HORIST: Time to retire Iowa as the lead-off hitter
I recently penned an article entitled “The Unimportance of Iowa.” This year, it went from unimportant to unreliable.
The Iowa caucus-style primary has been overrated and an irrelevant tradition in American politics for generations. Like the circus, it comes to our political town every couple of years with great pomp, publicity and anticipation. And like the circus, it puts on a great show of middle Americanism. However, it is just entertainment that quickly fades in the dust and dulcet tones of the departing calliope.
This year was more notable than most. Not because of the political outcomes and the Whirling Dervish spins of the performing candidates – but because disaster struck the Big Top. The tent collapsed before any of the performers could take their bows.
It would have been time to send in the clowns, but as the song revealed, “They’re already here.” In fact, they appear to have been the organizers of this year’s first-of-the-season performances.
The “why” and “how” that the calibrating system so badly malfunctioned will require a longer analysis. What we do know is that the final results, which were to be released in the late hours of Monday evening, were not revealed until the next day – running smack into the State of the Union Speech and the vote to acquit President Trump of all charges in the Articles of Impeachment.
In the meantime, the clowns dressed up as presidential candidates did their job. They came before the American audience with campaign-style speeches – and even victory speeches – to divert attention away from the lack of information.
The long wait taxed the skills of those news networks renowned for their ability to drone on endlessly without any new news to report. Senator Amy Klobuchar was the first to see and seize that opportunity to appear before the cameras. She gave a long victory-like campaign speech – and her gambit worked. She got full coverage of her entire speech on all three of the major cable news stations that were desperate for something … anything … to report.
It appeared that former Vice President Biden, Senator Elizabeth Warren, Senator Bernie Sanders and Mayor Pete Buttigieg were late to the party – failing to recognize the opportunity that all that dead airtime offered. They belatedly returned to center ring, but only for divided attention from the networks.
In fact, Biden and Warren tripped over each other by taking to the stage at the same time – forcing FOX NEWS to put them on split-screen with the audio randomly jumping back and forth – turning their remark into disconnected gibberish. The only things missing were the over-sized shoes and the red bulbous noses.
The technology breakdown that ground the process to a halt only masked the more important issue. Had all the glitches not occurred, the Iowa caucuses would still have been an exercise in absurdity. Whether intentional or not – and a case can be made on both sides – the Iowa caucuses were designed to obfuscate political reality.
Remember the rules. You gather in a corner with your fellow Iowans based on your candidate preference. You need to have more than 15 percent of the total number of caucusers to make it to the second round. BUT, if you are just short of the 15 percent threshold, you can go to others in that category and invite, beg or bribe them to join your caucus to get you over the 15 percent,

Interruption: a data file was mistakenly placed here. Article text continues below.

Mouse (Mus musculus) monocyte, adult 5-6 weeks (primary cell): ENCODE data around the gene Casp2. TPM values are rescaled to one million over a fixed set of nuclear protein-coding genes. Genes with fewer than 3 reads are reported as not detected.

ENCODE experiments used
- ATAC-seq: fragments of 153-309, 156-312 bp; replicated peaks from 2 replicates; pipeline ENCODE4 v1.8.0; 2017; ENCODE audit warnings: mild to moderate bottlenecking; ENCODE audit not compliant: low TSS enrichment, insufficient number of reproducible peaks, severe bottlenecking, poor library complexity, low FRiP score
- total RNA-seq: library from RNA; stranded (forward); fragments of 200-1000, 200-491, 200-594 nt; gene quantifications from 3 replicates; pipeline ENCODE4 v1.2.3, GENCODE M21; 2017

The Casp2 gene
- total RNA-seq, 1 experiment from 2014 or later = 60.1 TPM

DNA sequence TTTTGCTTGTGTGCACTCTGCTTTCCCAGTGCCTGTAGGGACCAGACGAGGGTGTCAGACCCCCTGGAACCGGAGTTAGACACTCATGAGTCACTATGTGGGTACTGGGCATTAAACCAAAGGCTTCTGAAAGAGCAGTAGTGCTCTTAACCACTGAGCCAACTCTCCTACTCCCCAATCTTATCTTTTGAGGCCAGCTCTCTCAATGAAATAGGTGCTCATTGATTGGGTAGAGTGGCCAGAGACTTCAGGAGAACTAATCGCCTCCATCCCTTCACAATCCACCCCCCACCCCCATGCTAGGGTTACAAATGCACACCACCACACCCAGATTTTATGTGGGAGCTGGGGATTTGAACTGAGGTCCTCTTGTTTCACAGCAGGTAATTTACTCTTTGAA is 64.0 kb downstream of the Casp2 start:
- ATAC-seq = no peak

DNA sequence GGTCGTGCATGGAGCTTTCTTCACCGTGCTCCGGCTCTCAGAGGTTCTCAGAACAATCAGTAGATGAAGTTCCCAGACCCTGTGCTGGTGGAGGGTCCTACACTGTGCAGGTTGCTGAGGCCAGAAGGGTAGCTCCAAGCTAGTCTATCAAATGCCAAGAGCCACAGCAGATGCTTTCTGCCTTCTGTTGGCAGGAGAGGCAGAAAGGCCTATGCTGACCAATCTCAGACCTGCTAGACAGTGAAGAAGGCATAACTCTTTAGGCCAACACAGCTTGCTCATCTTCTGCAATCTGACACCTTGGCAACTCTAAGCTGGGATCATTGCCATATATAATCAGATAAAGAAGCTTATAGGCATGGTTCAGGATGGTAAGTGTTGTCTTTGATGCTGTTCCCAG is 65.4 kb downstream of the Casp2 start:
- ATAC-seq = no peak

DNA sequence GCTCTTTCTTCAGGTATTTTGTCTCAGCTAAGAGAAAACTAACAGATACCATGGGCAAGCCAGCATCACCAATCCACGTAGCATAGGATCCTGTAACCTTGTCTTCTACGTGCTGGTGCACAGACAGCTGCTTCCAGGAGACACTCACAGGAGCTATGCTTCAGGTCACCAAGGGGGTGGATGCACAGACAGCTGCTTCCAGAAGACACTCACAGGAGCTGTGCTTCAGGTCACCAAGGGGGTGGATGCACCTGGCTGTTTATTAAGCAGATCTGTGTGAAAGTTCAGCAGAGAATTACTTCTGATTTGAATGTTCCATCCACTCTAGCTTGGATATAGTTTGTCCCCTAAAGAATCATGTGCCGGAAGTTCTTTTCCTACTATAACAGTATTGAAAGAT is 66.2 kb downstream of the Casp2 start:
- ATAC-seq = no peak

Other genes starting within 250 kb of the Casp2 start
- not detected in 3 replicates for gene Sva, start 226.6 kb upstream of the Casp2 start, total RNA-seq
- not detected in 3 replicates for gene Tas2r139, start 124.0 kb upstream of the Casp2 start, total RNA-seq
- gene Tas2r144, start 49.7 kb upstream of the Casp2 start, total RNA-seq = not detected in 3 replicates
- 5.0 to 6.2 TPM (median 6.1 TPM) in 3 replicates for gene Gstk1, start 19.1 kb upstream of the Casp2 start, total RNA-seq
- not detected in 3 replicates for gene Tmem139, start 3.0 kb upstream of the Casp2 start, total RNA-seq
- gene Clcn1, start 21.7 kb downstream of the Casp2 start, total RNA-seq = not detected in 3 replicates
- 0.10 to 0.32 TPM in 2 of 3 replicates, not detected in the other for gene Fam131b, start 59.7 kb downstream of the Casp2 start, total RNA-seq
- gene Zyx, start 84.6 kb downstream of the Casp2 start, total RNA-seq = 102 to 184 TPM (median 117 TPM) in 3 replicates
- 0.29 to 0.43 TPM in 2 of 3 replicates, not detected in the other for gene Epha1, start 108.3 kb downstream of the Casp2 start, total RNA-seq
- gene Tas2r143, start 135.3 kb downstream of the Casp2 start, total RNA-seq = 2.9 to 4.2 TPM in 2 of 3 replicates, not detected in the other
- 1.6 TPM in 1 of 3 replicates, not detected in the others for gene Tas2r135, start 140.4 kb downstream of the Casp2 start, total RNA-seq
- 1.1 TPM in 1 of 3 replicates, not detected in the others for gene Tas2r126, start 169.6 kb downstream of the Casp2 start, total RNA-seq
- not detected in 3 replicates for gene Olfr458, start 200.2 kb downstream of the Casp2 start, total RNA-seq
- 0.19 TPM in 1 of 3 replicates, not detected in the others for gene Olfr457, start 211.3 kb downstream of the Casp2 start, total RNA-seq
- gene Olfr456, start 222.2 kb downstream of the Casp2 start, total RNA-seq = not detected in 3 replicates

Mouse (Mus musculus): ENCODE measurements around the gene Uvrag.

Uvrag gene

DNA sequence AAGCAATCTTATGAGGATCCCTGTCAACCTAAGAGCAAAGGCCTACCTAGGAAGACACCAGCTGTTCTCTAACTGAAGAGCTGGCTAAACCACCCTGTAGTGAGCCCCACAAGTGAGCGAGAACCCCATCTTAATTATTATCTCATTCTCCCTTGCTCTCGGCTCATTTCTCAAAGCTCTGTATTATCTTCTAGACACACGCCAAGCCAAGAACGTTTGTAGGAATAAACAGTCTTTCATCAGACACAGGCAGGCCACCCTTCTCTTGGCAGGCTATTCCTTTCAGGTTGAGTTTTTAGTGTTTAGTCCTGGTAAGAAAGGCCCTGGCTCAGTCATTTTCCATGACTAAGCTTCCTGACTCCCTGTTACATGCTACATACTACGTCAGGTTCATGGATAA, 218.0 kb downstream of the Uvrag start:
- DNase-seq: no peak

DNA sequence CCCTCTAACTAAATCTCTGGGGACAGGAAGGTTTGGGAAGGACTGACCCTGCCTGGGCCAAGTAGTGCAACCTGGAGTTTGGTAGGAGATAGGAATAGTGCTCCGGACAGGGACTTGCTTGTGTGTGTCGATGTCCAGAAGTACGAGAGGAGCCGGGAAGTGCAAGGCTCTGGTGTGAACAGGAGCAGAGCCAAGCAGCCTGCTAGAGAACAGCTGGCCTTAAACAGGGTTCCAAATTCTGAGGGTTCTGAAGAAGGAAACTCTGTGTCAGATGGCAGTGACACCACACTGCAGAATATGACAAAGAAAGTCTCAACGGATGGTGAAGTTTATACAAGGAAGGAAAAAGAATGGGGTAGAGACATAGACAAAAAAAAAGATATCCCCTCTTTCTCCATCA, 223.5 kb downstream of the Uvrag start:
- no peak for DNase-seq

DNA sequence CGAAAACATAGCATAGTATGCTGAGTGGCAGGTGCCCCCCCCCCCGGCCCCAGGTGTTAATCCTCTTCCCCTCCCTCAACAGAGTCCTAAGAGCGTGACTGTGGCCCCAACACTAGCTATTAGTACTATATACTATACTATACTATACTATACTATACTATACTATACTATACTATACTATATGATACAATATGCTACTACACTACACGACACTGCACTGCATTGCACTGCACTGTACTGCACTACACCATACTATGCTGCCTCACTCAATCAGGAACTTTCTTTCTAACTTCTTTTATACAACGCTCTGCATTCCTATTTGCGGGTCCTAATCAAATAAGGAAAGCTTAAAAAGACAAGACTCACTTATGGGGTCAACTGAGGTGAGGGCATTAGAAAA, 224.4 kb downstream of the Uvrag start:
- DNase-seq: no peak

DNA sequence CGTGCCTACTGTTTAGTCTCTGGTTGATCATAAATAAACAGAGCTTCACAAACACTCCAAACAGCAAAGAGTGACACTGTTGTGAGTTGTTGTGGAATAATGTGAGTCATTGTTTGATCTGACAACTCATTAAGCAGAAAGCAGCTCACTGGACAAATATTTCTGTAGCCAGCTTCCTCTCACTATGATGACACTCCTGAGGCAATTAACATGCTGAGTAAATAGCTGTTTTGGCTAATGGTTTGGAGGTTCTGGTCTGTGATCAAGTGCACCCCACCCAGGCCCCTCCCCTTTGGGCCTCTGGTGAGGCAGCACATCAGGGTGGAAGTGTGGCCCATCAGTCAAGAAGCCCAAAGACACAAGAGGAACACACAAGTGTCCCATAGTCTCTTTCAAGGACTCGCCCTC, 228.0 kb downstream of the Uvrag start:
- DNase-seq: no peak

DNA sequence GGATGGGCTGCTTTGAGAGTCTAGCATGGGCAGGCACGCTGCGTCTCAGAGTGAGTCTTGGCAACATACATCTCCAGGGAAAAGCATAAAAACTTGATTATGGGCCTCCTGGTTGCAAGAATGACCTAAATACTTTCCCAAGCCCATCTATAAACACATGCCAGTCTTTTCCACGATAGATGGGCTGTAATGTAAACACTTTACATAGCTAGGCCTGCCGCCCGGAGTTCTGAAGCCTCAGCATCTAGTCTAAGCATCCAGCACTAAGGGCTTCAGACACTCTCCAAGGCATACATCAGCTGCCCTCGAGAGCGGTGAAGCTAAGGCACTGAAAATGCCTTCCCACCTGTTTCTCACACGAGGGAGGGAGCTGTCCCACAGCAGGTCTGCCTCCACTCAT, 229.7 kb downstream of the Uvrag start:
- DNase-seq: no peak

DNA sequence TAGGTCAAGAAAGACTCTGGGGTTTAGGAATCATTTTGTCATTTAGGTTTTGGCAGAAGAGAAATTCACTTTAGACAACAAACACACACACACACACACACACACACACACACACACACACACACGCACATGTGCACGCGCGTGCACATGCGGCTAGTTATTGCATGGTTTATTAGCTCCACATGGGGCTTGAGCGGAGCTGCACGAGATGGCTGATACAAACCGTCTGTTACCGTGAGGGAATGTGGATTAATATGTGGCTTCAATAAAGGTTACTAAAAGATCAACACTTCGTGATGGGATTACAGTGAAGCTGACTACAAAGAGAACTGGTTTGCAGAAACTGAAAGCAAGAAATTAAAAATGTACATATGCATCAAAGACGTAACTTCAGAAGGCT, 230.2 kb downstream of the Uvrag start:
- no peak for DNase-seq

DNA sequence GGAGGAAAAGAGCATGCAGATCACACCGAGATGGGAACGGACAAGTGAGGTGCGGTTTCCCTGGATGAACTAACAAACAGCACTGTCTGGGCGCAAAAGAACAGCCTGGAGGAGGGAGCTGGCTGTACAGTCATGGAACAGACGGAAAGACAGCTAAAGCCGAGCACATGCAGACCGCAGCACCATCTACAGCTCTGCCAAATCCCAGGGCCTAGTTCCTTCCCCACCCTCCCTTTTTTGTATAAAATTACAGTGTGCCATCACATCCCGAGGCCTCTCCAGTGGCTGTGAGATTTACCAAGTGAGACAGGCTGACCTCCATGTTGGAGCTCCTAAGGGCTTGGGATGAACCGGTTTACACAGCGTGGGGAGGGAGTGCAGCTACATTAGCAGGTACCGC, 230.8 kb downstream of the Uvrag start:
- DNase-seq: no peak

When the vote is finally taken, those whose candidates passed the 15 percent can go home. They are locked in. However, those who failed to achieve 15 percent can be solicited by the successful caucuses – unless they have already gone home and there is no one to do the soliciting.
After that bit of horse trading, another vote is taken to see who of the remaining candidates has the most support. That number is then calculated into the distribution of delegates.
Under the Iowa system, you can win the first round, lose the second to a declared official winner, but wind up with your share of delegates. Generally, it results in a few candidates dividing up the already small number (41 out of 4765) delegates to the National Convention.
A big difference this year is that the smart folks at the Democratic National Committee insisted that the results of the first round be made public. That was not done in the past. That did nothing except to expose the underlying stupidity of the entire Iowa caucus system to the general public.
In 2016, it has been widely believed that Sanders had actually beat Hillary Clinton in the first round, but she collected all the stop-Sanders-at-any-cost dropouts to be declared the overall winner.
If you think screwing up the first in the nation primary was new this year, you need to recall when Governor George Romney was declared the winner in the 2012 Iowa primary only to have the trophy transferred to Senator Rick Santorum much later – after early primaries in other states were already over.
On a related subject, we should not forget that the Des Moines Register had to shut down its highly vaunted last-minute statewide poll because they forgot to include Buttigieg among the candidates. They were already in the midst of calling caucusers when a Buttigieg supporter called the error to the newspaper’s attention.
In short, there was no credible advance information and no timely subsequent information. It is time for Iowa to be shuffled to the middle of the deck of primaries and to convert to an election system. Outside of providing great theater, the Iowa system is not a great service to the process.
So, there ‘tis.